Much of the discussion revolved around the interpretation of current personal jurisdiction precedents and how these apply to this case. That includes the advertisements that third parties placed on the site, the availability of the site in the US, and the absence of any geo-blocking restrictions.

The attorney stressed that Kurbanov simply made his websites available worldwide and did nothing to target the US specifically. He doesn’t decide which ads are served where, and what users do with the sites is up to them.

On top of that, he pointed out that the site has many different uses. This includes the option to download free lectures for offline use.

“And that’s really, I think, probably the best case argument here. Mr. Kurbanov has done nothing to target the United States. The websites are content-neutral,” Fray-Witzer said.

While the sites have a DMCA agent the attorney argues that they are not bound by the DMCA, which the site’s terms of service clearly state. In addition, he argues that registering a DMCA agent doesn’t automatically mean that a site subjects itself to US jurisdiction.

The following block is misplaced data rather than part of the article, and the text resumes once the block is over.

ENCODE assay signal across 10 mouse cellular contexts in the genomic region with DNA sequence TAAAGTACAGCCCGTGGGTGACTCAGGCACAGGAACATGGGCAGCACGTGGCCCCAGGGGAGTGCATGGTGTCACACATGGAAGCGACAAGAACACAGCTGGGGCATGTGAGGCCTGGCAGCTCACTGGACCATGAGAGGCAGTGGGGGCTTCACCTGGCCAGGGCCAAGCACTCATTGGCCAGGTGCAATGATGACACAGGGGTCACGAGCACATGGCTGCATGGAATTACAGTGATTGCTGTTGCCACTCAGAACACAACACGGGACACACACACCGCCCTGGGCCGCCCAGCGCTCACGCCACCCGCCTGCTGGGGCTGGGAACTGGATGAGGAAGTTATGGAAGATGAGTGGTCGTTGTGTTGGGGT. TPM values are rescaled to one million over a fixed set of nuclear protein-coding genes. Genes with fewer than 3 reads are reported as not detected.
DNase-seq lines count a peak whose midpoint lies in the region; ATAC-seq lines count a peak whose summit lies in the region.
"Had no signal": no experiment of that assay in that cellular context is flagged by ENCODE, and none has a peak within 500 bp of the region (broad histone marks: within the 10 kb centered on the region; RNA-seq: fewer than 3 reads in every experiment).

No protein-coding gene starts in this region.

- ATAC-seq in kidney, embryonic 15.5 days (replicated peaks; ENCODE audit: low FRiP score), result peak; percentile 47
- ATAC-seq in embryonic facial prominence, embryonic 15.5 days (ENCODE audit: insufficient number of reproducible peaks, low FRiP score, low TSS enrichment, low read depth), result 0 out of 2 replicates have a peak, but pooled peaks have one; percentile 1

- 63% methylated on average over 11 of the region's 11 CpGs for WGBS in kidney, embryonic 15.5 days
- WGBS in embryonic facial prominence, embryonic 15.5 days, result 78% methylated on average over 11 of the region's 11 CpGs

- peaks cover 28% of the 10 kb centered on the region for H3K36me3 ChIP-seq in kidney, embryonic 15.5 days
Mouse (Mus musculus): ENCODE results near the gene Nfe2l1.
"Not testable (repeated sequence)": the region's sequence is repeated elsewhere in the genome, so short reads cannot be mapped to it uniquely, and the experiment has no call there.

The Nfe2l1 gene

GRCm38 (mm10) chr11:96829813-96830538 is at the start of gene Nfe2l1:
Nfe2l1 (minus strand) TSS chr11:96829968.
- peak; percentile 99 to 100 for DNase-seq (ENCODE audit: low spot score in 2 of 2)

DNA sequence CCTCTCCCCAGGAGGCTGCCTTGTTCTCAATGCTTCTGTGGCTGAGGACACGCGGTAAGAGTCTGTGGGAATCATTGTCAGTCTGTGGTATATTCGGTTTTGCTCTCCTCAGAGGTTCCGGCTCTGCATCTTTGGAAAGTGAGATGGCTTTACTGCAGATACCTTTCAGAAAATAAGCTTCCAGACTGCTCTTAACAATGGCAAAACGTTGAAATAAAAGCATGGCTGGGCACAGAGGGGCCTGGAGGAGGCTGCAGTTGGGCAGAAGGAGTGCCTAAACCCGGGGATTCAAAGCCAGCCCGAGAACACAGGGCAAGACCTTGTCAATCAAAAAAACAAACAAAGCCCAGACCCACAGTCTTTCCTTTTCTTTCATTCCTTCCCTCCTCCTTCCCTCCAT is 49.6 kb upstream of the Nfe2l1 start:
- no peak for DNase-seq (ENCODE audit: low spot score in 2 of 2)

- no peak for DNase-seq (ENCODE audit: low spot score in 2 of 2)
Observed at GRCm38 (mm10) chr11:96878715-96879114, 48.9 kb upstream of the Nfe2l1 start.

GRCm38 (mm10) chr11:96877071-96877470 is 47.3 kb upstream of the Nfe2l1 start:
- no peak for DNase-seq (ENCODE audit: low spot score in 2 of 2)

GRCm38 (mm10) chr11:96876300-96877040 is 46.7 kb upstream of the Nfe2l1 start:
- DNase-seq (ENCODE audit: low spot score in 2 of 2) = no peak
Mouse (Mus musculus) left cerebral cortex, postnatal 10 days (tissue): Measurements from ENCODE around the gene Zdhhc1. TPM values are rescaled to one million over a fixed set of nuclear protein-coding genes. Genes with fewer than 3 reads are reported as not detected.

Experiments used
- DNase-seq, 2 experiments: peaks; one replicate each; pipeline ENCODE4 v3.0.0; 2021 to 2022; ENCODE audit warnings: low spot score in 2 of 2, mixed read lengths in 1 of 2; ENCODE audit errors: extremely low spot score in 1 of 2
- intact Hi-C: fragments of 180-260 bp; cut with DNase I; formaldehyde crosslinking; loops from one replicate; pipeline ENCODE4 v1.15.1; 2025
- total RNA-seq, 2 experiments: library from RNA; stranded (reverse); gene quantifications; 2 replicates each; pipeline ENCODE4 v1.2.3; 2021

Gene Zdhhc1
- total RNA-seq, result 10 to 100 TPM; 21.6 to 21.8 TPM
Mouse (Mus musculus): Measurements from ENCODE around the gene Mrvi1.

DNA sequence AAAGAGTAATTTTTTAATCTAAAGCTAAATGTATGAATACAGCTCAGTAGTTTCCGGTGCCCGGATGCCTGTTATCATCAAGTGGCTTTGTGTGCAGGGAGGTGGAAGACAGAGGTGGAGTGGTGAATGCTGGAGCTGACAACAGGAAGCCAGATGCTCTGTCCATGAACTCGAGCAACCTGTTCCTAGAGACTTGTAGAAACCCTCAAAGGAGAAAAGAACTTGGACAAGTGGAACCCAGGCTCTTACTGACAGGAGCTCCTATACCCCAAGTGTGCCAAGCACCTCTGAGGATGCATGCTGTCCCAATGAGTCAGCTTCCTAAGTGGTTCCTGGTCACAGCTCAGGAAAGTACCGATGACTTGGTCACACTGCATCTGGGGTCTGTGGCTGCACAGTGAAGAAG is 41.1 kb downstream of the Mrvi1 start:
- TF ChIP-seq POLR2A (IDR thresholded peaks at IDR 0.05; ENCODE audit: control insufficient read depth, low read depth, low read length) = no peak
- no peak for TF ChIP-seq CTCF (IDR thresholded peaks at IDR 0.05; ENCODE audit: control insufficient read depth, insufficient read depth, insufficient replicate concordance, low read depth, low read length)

At the and of the hearing the microphone went back to the music companies’ attorney who, among other things, wasn’t convinced by the other side’s arguments. This includes the tape recorder analogy.

“If you had an old fashioned tape recorder and you recorded hundreds of millions of songs and then you sent those out to users across the world, including more than 100 million in the United States, yes, you would be subject to jurisdiction in the United States for that misuse and abuse of your tape recorder,” he said.

The music companies hope that the appeal court will agree. If not, then the US may have little recourse to deal with foreign pirates sites going forward.

“Then this court has created the recipe for infringement that every pirate Web site will adapt and it will eviscerate the U.S. copyright laws. That is not the purpose of personal jurisdiction. And it’s a perversion of due process,” the music companies’ attorney concluded.


Popular Posts
From 2 Years ago…